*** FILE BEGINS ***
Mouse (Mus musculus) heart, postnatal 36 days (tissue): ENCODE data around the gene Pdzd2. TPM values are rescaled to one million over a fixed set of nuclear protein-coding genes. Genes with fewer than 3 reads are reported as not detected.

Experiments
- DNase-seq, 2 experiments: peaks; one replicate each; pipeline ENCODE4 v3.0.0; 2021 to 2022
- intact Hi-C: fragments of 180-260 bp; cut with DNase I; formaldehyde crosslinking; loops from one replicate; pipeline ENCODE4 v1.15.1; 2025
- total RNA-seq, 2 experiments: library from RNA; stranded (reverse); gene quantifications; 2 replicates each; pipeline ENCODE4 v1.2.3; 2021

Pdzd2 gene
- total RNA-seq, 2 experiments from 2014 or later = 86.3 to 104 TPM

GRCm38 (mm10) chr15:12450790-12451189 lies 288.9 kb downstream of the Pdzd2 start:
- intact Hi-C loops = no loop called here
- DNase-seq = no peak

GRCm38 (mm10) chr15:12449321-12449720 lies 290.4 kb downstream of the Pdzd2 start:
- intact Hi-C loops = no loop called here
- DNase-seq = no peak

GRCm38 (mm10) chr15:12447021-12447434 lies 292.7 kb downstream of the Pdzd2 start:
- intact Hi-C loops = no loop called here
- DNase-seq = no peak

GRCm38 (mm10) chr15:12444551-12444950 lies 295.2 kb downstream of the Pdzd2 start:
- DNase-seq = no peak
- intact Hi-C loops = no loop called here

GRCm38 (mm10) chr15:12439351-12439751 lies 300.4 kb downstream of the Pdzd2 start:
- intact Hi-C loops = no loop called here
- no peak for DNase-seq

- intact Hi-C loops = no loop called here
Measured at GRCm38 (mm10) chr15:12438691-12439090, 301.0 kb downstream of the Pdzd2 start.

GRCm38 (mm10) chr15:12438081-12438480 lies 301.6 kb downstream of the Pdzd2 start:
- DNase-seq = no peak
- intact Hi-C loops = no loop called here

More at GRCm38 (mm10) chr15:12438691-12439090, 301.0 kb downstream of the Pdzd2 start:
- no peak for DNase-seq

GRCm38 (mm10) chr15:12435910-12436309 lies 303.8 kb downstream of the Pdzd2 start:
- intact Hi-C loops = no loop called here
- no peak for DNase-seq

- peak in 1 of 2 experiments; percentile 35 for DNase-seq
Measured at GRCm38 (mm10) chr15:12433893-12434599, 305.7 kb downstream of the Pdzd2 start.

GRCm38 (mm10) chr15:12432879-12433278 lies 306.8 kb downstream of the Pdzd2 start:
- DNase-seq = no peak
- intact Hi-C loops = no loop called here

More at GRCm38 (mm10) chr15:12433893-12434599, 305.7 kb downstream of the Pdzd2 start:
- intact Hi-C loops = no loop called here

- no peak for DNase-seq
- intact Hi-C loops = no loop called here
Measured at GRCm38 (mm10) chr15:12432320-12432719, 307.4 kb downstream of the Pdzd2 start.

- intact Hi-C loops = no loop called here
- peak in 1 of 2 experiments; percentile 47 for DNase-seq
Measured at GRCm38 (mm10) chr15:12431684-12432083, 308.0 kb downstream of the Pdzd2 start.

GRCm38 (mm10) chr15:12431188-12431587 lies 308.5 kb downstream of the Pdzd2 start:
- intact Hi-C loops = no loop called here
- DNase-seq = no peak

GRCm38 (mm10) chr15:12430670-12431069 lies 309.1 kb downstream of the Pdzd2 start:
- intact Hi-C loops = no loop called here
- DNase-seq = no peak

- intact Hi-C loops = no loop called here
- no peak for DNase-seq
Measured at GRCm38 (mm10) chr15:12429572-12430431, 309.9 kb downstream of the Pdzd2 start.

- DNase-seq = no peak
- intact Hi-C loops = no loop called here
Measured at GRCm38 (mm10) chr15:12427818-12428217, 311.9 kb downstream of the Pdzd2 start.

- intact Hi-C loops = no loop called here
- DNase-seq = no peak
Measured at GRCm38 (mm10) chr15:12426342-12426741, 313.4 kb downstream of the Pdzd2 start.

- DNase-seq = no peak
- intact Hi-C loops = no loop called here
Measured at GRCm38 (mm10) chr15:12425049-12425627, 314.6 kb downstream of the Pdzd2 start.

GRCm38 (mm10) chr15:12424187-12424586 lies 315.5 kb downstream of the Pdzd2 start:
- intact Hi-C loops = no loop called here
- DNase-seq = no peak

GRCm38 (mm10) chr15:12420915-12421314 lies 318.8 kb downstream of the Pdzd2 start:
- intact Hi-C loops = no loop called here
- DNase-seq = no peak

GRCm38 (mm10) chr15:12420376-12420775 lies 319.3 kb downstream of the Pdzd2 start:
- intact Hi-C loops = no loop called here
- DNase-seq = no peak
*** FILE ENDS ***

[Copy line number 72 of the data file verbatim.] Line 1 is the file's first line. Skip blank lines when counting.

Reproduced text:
- DNase-seq = no peak